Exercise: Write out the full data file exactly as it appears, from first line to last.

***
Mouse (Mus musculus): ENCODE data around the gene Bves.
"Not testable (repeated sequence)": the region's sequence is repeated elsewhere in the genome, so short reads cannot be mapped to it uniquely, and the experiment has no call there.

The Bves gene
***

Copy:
Mouse (Mus musculus): ENCODE data around the gene Bves.
"Not testable (repeated sequence)": the region's sequence is repeated elsewhere in the genome, so short reads cannot be mapped to it uniquely, and the experiment has no call there.

The Bves gene